3 Potential Uses Cases For Blockchain In Africa
Meanwhile, in Africa, for a region replete with many notably corrupt governments, a little more embrace of blockchain technology may come handy in helping to solve issues relating to money laundering, electoral malpractices, and identity management.
According to a survey conducted by Transparency International in 35 African countries 2016-2018, more than half of all respondents said that corruption is getting worse in their country and that their government is doing a bad job at tackling corruption.
How can blockchain help? If it can help at all.
Tackling money laundering
Money laundering is perhaps one of the notable challenges of most African economies. The prevalence of siphoned funds from government officials to cyber fraudsters begs the need for a complete overhaul of the existing anti-money laundering (AML) transaction monitoring process.
Possibly, blockchain could help automate the process of AML fraud detection.
The real-time registering of transactions made on the blockchain would be made available in a public ledger for easy reference which can make the fight against money laundering easier, transparent, and more result-oriented.
For example, the South African Reserve Bank and major blockchain company ConsenSys partnered to develop Project Khokha. “Once Project Khokha achieved its targets for performance, scalability, resilience, confidentiality, and settlement finality, the team shifted its focus to the sharing of know your customer (KYC) and anti-money laundering (AML) payment information between banks,” according to ConsenSys.
Enhancing electoral transparency
Most African countries practice democracy but almost all struggle with electoral malpractices. Can blockchain be a solution to this?
Meanwhile, during presidential elections in Siera Leone in 2018, Agora, a Swiss foundation focused on digital solutions, was reportedly accredited as an independent observer by the National Electoral Commission (NEC) to test its permissioned blockchain technology during elections. However, back then, the NEC stressed that it “has not used, and is not using #blockchain #technology in any part of the electoral process.”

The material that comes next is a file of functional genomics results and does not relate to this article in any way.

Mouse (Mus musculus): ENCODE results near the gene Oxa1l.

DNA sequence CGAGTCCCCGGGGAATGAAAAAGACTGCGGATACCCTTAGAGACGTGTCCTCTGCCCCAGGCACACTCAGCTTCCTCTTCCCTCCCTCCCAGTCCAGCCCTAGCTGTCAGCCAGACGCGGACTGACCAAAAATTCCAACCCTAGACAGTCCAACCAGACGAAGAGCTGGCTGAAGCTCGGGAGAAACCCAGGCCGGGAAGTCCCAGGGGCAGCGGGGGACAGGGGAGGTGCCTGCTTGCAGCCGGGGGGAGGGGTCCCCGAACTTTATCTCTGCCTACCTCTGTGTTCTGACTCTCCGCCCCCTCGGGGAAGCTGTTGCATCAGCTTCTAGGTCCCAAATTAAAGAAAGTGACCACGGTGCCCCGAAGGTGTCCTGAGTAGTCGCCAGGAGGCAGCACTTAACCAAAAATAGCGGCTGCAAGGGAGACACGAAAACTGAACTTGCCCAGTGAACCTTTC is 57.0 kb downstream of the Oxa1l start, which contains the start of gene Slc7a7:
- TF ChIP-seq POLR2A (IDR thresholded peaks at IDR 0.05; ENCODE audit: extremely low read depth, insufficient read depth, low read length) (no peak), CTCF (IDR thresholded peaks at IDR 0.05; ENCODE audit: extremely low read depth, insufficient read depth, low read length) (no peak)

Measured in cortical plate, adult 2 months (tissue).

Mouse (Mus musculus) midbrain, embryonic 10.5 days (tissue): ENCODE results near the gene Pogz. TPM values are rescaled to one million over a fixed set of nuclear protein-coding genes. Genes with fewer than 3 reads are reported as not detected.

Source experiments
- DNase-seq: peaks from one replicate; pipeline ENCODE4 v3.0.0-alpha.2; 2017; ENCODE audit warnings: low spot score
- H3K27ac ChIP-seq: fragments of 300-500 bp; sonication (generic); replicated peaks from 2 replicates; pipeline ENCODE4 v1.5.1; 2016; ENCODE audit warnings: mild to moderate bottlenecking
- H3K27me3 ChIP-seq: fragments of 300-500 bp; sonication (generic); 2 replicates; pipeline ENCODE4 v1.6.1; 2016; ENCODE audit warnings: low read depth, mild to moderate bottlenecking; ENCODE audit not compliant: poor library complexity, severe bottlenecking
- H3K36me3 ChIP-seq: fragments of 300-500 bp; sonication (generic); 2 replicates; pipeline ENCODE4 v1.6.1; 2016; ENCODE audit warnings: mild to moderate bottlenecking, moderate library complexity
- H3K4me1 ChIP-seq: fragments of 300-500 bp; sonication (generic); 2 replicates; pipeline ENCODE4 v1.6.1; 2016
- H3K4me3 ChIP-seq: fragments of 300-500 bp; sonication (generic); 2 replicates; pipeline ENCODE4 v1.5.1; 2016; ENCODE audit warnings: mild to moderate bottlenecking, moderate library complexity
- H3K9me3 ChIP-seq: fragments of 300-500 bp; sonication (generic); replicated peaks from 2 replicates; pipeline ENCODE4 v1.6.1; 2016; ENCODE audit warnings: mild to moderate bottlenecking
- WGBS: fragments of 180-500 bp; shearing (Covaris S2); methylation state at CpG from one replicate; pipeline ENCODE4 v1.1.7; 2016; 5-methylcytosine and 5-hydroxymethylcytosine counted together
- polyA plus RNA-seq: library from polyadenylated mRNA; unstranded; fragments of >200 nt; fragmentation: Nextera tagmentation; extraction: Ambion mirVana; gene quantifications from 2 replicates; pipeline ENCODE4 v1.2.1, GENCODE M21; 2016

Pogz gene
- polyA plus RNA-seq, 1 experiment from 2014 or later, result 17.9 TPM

In either case, as attempts to use blockchain in voting are still being made, it might bring new viable solutions one day, helping boost transparency across Africa too.
The use of blockchain technology to bolster identity management is also a major potential use case in which blockchain could help reduce fraud in African countries prone to identity theft.
With a blockchain managed identity system, both individuals and institutions might have better control over their personal data and prevent identity theft.
For example, in 2016, blockchain-as-a-service software company BanQu, now with offices in the US and South Africa, attempted to create blockchain-based digital “economic identities” for refugees in Kenya. However, on the website of the company, there are no other details about this project and its results.
Non-blockchain challenges remain
And while blockchain-powered solutions are still being explored, other challenges might prevent them from being implemented across Africa even if they prove to be successful.
In November 2017, the United Nations Economic Commission for Africa (UNECA), said that if Africa is to use blockchain technology as an inclusive factor of development, however, there are many challenges remaining, such as policy and regulatory implications, access to ICT infrastructures, security and trust aspects, and energy consumption.
Let’s hope that all these blockchain-related and other challenges will be solved sooner than expected, giving Africa a new chance to help its people.